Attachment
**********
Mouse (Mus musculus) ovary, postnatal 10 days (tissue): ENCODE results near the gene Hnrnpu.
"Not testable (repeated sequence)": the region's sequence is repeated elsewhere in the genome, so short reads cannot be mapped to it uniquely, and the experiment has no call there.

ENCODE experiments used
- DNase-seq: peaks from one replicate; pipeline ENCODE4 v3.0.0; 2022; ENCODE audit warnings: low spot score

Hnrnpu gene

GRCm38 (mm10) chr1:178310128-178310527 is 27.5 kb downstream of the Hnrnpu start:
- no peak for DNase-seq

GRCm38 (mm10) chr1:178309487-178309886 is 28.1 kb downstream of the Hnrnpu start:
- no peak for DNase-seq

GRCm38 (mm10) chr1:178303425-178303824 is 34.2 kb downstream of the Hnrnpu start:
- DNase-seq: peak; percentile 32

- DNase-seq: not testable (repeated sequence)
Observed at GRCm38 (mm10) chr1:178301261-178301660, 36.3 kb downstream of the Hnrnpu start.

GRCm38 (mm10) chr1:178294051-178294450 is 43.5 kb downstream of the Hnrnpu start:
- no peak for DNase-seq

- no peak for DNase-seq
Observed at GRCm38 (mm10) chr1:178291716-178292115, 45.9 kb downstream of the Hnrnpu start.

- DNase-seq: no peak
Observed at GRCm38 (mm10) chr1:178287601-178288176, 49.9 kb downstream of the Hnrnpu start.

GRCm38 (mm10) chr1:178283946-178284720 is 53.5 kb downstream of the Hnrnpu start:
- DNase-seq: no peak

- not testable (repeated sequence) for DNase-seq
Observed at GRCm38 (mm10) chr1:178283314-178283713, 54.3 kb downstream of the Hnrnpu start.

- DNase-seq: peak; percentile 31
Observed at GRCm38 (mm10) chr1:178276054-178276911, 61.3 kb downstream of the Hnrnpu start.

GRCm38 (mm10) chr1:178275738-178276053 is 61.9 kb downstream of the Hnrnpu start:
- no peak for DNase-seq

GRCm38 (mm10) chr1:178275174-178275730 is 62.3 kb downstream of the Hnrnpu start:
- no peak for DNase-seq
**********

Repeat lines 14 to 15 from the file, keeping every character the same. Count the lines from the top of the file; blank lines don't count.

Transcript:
GRCm38 (mm10) chr1:178294051-178294450 is 43.5 kb downstream of the Hnrnpu start:
- no peak for DNase-seq